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Westminster Bridge inquest: ‘I tried to save terrorist’


Clockwise from top left - PC Keith Palmer, Aysha Frade, Leslie Rhodes, Andreea Cristea and Kurt CochranImage copyright
Met Police/Social Media

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Clockwise from top left: PC Keith Palmer, Aysha Frade, Leslie Rhodes, Andreea Cristea and Kurt Cochran all lost their lives

A minister’s bodyguard has told how he tried to save Westminster attack terrorist Khalid Masood’s life after his colleague had shot him.

The officer, identified only as SB73, told an inquest Masood had approached them with two large kitchen knives.

Moments earlier, the attacker had ploughed through pedestrians on Westminster Bridge, killing four, and stabbed PC Keith Palmer to death.

He died after being shot in the Palace of Westminster on 22 March last year.

In his evidence the close protection officer said his colleague – known to the court as SA74 – shot the 52-year-old three times with his Glock pistol.

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Khalid Masood’s attack left five people dead and another 29 seriously injured

From beneath the public gallery in the Old Bailey’s Court One, SB73 told jurors he risked his safety to handcuff the attacker as he lay dying.

“At that time he was still breathing. His chest was still rising and falling. He was going grey,” he said.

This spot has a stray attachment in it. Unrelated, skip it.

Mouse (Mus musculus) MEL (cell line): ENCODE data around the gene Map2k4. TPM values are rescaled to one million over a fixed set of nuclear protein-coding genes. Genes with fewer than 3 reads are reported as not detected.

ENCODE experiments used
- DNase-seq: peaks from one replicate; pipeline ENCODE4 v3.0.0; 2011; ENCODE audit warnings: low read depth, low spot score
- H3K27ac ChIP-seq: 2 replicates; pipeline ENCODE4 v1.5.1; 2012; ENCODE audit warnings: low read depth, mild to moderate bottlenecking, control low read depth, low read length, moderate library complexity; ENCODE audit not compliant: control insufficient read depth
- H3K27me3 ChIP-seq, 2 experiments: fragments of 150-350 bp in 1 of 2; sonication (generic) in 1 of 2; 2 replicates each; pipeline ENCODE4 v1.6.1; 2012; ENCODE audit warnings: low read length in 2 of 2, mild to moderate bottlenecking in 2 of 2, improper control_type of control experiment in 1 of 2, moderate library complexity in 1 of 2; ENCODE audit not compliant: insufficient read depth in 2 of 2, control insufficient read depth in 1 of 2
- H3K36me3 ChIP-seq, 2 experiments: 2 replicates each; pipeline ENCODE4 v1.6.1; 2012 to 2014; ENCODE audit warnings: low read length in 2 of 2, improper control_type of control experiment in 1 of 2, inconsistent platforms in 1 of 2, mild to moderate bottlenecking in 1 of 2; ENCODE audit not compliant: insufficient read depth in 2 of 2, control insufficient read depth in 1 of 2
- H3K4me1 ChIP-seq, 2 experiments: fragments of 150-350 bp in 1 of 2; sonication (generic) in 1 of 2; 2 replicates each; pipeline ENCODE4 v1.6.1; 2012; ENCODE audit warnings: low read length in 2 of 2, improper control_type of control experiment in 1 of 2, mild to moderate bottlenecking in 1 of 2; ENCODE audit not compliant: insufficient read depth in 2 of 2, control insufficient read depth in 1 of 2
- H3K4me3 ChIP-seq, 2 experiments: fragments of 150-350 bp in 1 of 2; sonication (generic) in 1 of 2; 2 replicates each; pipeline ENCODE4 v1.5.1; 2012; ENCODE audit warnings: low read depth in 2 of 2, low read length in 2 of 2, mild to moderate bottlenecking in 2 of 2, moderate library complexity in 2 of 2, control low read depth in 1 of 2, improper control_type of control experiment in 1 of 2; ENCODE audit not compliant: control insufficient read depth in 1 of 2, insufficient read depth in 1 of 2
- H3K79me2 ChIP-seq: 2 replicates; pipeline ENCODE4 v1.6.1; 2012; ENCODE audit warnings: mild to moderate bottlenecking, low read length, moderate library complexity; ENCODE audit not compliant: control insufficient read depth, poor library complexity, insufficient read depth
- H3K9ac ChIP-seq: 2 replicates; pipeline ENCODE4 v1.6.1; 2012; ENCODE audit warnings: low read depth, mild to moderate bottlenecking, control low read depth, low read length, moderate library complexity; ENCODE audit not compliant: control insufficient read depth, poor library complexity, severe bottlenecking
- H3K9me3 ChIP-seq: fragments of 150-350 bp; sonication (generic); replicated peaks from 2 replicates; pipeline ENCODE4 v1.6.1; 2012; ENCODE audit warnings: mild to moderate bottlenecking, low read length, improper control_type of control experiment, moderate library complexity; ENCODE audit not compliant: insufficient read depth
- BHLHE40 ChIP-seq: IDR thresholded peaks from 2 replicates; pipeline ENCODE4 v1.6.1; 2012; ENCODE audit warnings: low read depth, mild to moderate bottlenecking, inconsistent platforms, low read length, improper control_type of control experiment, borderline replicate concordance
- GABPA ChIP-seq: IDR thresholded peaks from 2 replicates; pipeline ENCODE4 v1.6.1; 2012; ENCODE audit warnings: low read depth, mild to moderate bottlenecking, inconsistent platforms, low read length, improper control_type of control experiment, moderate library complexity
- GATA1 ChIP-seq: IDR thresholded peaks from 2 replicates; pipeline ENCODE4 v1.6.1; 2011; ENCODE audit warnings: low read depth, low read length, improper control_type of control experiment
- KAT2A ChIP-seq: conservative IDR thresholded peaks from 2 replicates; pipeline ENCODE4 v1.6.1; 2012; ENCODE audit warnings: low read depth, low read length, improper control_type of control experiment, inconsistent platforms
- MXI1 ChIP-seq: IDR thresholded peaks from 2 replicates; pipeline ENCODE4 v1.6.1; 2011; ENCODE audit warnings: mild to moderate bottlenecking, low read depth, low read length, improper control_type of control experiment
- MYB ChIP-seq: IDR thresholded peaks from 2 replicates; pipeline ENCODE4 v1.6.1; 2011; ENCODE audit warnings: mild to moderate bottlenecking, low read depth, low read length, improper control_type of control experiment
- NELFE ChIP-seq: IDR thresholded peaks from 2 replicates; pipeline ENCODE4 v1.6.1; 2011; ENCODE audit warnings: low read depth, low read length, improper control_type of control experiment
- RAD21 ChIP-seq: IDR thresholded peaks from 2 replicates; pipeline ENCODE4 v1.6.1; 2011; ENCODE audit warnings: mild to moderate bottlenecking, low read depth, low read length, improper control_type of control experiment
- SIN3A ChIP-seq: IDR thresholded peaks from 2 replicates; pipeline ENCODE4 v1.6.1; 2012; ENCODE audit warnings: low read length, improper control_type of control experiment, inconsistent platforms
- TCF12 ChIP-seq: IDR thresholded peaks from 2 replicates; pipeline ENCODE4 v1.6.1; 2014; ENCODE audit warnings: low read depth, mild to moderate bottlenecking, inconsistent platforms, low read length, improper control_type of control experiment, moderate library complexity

“He basically stopped breathing, so I started CPR; chest compressions.”

The pair have been granted anonymity during the inquest, with the media allowed to listen to proceedings only via video link from another room.

Those killed in the attack were PC Palmer, 48, American tourist Kurt Cochran, 54, retired window cleaner Leslie Rhodes, 75, mother-of-two Aysha Frade, 44, and Romanian designer Andreea Cristea, 31.

Speaking about the start of the incident, the bodyguard told the inquest he heard a loud bang “like a car crash”, followed by shouting and screaming.

Bomb risk?

He and his colleague moved towards the Carriage Gates, where PC Palmer had been stabbed.

“There were lots of people running towards us at that stage. My colleague shouted, ‘Knife!'” the witness said.

They saw Masood with a large kitchen knife in each hand, four to five metres away and walking fast towards them.

SB73 said: “I shouted some verbal warning – ‘Armed police, stop, drop the knife.’ – something like that.

“I thought he would seriously injure or kill one or both of us.”

His colleague then shot Masood, leaving him with two wounds to the torso, the officer said.

Jonathan Hough QC, for the coroner, asked: “Is it right to say there was a risk given the circumstances he might have a bomb?”

The officer agreed.

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